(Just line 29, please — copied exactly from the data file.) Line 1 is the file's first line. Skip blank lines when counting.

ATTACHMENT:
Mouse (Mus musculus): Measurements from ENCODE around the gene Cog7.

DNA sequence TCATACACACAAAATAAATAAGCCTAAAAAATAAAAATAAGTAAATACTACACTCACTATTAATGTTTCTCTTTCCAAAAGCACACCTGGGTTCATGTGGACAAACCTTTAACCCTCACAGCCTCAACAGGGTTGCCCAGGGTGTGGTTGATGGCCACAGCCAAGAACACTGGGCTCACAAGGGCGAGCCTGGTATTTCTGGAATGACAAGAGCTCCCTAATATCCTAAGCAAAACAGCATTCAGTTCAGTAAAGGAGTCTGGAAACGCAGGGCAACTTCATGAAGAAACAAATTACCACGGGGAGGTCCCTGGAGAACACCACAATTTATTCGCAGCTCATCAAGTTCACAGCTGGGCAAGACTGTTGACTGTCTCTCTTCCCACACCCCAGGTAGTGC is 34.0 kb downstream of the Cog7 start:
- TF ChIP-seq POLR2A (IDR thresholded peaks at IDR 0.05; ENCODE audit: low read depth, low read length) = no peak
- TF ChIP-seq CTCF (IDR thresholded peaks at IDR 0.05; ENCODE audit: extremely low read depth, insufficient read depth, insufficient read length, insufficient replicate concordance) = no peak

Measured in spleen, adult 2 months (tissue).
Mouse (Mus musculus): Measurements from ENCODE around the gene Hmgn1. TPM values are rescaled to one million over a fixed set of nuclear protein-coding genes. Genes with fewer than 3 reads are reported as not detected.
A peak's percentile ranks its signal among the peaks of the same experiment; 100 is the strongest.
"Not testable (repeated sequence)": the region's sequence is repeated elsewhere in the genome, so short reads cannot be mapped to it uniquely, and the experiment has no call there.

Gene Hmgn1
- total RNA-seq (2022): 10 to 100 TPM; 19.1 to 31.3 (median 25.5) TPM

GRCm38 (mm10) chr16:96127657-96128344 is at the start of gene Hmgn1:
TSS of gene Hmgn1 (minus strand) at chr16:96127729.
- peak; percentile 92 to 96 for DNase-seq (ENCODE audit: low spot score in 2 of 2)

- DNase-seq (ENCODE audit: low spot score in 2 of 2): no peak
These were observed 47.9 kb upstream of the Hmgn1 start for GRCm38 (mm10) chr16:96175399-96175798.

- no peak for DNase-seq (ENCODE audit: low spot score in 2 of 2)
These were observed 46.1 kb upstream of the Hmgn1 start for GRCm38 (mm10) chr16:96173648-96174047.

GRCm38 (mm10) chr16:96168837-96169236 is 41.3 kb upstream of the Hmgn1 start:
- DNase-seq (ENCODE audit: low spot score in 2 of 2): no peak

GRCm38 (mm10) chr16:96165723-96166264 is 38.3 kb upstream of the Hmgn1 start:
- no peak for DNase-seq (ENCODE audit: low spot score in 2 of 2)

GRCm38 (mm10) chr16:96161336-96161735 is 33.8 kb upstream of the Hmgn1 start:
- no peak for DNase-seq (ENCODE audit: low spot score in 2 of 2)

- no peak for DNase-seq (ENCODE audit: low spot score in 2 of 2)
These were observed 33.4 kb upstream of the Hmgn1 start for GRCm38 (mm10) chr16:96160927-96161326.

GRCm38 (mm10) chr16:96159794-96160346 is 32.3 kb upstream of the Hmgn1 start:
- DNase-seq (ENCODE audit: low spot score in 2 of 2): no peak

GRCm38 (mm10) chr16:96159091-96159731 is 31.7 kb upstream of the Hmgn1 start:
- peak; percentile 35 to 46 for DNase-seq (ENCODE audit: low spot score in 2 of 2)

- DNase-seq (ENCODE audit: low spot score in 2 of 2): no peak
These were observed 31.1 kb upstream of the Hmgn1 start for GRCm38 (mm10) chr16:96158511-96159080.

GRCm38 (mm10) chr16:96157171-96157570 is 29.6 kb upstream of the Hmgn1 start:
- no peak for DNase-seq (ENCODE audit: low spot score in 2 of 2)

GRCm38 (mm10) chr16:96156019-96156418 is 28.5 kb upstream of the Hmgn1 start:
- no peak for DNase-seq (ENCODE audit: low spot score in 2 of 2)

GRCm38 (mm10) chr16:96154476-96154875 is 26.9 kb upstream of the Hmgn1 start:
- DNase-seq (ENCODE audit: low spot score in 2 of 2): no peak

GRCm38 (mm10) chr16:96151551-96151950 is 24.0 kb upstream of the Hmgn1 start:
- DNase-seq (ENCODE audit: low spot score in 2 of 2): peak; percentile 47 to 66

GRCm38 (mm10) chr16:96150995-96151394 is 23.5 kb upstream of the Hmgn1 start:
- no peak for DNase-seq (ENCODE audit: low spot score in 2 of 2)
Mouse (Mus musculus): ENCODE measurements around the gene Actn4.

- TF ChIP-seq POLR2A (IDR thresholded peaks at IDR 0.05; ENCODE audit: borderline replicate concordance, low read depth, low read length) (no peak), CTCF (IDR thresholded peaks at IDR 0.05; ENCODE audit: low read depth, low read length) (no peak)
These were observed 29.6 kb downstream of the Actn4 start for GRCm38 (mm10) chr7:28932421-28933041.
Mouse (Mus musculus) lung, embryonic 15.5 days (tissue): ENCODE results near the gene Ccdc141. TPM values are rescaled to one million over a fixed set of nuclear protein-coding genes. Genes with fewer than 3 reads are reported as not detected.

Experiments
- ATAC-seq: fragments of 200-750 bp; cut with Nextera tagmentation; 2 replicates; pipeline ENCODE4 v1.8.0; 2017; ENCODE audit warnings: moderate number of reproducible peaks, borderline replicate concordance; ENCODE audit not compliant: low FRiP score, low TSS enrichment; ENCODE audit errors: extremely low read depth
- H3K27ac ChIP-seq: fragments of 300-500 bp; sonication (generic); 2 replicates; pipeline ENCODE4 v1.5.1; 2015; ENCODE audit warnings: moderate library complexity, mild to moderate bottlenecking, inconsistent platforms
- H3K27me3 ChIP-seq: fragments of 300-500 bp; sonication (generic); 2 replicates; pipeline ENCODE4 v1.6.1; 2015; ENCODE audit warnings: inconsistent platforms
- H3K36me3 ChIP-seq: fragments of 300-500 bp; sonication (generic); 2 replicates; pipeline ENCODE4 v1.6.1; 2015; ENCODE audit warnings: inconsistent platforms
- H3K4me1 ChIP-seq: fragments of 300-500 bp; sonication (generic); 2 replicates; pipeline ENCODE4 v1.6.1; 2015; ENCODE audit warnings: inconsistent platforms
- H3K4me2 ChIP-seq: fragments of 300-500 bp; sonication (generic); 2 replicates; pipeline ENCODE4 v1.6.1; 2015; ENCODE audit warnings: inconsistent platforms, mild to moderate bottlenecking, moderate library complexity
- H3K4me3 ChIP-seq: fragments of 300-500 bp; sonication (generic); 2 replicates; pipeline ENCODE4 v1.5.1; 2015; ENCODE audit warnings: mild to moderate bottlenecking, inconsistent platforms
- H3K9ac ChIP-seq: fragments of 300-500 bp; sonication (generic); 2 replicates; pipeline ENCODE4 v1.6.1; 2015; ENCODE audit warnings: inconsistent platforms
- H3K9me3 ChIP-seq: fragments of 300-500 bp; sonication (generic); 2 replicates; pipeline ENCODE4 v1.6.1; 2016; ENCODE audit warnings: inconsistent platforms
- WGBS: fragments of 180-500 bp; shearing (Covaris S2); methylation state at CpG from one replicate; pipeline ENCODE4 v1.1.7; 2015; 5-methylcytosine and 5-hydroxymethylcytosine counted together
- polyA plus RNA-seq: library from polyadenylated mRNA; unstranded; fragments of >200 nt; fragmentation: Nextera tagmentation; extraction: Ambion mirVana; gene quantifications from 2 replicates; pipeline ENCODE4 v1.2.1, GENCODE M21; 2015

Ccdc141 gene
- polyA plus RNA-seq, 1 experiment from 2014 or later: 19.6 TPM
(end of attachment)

- peak; percentile 35 to 46 for DNase-seq (ENCODE audit: low spot score in 2 of 2)